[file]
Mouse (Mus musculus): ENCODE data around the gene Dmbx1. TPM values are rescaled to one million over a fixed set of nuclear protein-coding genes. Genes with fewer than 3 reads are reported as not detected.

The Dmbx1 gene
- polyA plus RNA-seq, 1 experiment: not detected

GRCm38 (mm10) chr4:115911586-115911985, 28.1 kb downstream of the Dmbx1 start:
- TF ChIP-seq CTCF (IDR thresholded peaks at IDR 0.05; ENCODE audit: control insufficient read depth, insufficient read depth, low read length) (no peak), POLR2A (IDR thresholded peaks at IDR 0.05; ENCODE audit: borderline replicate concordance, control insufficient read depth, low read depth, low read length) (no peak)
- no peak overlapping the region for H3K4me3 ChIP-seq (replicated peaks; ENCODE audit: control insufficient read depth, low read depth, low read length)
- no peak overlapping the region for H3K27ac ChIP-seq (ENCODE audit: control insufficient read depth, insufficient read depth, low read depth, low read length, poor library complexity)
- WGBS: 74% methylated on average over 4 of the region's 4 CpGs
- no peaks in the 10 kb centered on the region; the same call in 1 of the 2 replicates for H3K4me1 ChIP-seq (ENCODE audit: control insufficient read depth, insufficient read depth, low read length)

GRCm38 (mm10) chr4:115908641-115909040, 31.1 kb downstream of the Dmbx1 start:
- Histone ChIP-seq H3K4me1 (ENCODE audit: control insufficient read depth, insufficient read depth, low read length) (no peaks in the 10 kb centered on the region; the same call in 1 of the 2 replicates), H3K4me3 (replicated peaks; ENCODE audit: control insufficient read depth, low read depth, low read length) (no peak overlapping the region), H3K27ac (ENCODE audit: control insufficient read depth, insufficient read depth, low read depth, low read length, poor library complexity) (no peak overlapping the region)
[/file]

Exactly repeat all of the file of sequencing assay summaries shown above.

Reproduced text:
Mouse (Mus musculus): ENCODE data around the gene Dmbx1. TPM values are rescaled to one million over a fixed set of nuclear protein-coding genes. Genes with fewer than 3 reads are reported as not detected.

The Dmbx1 gene
- polyA plus RNA-seq, 1 experiment: not detected

GRCm38 (mm10) chr4:115911586-115911985, 28.1 kb downstream of the Dmbx1 start:
- TF ChIP-seq CTCF (IDR thresholded peaks at IDR 0.05; ENCODE audit: control insufficient read depth, insufficient read depth, low read length) (no peak), POLR2A (IDR thresholded peaks at IDR 0.05; ENCODE audit: borderline replicate concordance, control insufficient read depth, low read depth, low read length) (no peak)
- no peak overlapping the region for H3K4me3 ChIP-seq (replicated peaks; ENCODE audit: control insufficient read depth, low read depth, low read length)
- no peak overlapping the region for H3K27ac ChIP-seq (ENCODE audit: control insufficient read depth, insufficient read depth, low read depth, low read length, poor library complexity)
- WGBS: 74% methylated on average over 4 of the region's 4 CpGs
- no peaks in the 10 kb centered on the region; the same call in 1 of the 2 replicates for H3K4me1 ChIP-seq (ENCODE audit: control insufficient read depth, insufficient read depth, low read length)

GRCm38 (mm10) chr4:115908641-115909040, 31.1 kb downstream of the Dmbx1 start:
- Histone ChIP-seq H3K4me1 (ENCODE audit: control insufficient read depth, insufficient read depth, low read length) (no peaks in the 10 kb centered on the region; the same call in 1 of the 2 replicates), H3K4me3 (replicated peaks; ENCODE audit: control insufficient read depth, low read depth, low read length) (no peak overlapping the region), H3K27ac (ENCODE audit: control insufficient read depth, insufficient read depth, low read depth, low read length, poor library complexity) (no peak overlapping the region)